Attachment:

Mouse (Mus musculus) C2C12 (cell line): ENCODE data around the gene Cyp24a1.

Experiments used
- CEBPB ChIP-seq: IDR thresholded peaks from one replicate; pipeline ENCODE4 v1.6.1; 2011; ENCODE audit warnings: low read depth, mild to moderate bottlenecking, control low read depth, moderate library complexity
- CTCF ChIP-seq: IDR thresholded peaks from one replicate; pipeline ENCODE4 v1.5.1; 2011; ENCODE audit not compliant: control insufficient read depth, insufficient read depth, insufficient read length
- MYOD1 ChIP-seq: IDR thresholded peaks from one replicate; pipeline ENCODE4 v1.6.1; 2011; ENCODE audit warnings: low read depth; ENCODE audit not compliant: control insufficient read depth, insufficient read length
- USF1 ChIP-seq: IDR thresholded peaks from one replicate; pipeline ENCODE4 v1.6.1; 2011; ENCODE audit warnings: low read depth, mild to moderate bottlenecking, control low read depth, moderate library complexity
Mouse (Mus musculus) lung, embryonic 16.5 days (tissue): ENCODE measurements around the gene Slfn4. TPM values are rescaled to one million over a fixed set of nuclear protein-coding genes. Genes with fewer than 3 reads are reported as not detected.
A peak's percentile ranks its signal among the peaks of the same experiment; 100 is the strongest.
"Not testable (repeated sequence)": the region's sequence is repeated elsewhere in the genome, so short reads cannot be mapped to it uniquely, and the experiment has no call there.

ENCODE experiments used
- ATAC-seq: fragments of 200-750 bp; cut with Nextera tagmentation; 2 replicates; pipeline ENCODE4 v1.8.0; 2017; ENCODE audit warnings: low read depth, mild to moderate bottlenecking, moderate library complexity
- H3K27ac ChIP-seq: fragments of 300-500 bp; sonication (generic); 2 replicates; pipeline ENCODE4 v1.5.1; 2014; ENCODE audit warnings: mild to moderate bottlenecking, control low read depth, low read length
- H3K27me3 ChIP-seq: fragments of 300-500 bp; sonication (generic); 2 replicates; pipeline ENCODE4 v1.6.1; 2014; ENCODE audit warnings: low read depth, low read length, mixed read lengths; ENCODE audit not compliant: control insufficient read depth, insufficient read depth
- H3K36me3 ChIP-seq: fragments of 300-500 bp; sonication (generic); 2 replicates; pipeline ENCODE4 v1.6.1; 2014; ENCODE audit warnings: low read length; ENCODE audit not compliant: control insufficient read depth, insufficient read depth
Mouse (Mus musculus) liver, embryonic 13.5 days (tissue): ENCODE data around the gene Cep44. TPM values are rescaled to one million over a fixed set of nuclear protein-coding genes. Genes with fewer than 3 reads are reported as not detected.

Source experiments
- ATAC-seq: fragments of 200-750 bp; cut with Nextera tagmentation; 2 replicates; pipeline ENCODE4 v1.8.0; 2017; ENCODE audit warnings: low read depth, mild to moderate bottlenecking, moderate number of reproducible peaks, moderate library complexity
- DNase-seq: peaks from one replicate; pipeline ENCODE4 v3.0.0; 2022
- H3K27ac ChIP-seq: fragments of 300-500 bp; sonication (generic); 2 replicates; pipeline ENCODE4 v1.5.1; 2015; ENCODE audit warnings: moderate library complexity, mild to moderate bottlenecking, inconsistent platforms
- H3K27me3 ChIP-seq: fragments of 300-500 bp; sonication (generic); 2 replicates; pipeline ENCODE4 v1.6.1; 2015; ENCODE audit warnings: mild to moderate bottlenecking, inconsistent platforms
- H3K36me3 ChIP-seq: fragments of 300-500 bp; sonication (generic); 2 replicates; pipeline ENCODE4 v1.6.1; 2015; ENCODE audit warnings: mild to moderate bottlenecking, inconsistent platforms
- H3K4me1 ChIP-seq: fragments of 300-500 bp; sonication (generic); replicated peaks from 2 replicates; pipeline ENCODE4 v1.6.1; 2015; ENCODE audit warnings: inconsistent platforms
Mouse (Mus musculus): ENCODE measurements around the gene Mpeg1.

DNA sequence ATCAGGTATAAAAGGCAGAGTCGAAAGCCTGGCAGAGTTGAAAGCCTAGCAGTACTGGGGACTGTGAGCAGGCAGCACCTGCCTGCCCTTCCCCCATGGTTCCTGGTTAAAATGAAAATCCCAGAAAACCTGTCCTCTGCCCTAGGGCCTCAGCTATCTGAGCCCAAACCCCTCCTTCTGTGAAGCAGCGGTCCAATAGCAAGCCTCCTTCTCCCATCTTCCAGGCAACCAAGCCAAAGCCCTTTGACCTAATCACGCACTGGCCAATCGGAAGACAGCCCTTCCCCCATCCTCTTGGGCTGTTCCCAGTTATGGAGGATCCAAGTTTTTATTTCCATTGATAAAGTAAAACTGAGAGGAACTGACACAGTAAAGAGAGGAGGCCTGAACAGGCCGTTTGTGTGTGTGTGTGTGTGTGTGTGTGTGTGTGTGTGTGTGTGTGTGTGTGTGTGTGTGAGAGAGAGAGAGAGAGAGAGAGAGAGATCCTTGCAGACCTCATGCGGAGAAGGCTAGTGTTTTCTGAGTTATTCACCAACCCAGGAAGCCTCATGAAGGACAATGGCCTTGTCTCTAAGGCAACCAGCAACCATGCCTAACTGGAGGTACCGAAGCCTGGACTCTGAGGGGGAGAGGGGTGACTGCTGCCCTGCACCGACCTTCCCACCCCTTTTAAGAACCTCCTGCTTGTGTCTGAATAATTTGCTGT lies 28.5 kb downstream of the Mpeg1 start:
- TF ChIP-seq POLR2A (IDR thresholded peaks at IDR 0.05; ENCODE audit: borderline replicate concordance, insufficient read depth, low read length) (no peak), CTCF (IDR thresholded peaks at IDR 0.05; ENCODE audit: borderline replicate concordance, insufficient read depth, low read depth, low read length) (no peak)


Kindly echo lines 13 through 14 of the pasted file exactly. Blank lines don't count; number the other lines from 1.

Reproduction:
- H3K27me3 ChIP-seq: fragments of 300-500 bp; sonication (generic); 2 replicates; pipeline ENCODE4 v1.6.1; 2014; ENCODE audit warnings: low read depth, low read length, mixed read lengths; ENCODE audit not compliant: control insufficient read depth, insufficient read depth
- H3K36me3 ChIP-seq: fragments of 300-500 bp; sonication (generic); 2 replicates; pipeline ENCODE4 v1.6.1; 2014; ENCODE audit warnings: low read length; ENCODE audit not compliant: control insufficient read depth, insufficient read depth